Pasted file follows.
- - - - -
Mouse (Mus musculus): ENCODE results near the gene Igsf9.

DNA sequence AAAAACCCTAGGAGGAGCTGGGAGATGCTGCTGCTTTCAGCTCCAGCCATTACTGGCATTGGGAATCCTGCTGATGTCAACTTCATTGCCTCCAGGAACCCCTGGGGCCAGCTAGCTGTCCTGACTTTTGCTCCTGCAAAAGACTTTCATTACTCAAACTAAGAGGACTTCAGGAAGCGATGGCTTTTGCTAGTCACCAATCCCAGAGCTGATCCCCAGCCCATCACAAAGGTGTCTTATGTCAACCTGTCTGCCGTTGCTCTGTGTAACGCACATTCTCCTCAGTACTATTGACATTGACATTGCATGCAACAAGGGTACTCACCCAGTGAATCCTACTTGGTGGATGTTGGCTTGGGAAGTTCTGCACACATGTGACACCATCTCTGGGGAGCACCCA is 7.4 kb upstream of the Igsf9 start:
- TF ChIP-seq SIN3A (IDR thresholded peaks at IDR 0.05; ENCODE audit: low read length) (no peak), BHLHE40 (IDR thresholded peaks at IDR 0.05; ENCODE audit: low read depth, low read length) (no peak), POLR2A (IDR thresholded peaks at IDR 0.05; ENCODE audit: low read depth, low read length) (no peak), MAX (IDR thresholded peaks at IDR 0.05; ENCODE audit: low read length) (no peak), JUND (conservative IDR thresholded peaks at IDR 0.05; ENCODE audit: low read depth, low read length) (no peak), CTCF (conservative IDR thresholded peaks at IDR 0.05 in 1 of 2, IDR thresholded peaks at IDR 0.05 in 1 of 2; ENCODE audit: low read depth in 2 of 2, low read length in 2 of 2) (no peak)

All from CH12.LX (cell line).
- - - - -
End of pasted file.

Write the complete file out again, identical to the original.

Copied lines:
Mouse (Mus musculus): ENCODE results near the gene Igsf9.

DNA sequence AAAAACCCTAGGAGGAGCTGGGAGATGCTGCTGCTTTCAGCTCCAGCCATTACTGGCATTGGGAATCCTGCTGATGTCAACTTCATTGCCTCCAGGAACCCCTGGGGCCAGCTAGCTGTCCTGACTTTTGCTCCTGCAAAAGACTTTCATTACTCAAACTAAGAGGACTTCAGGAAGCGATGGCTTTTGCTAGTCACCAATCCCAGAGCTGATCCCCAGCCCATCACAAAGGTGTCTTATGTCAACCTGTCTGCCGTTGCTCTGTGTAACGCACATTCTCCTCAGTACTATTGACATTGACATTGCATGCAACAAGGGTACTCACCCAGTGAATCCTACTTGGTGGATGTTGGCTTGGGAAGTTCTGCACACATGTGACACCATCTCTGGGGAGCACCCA is 7.4 kb upstream of the Igsf9 start:
- TF ChIP-seq SIN3A (IDR thresholded peaks at IDR 0.05; ENCODE audit: low read length) (no peak), BHLHE40 (IDR thresholded peaks at IDR 0.05; ENCODE audit: low read depth, low read length) (no peak), POLR2A (IDR thresholded peaks at IDR 0.05; ENCODE audit: low read depth, low read length) (no peak), MAX (IDR thresholded peaks at IDR 0.05; ENCODE audit: low read length) (no peak), JUND (conservative IDR thresholded peaks at IDR 0.05; ENCODE audit: low read depth, low read length) (no peak), CTCF (conservative IDR thresholded peaks at IDR 0.05 in 1 of 2, IDR thresholded peaks at IDR 0.05 in 1 of 2; ENCODE audit: low read depth in 2 of 2, low read length in 2 of 2) (no peak)

All from CH12.LX (cell line).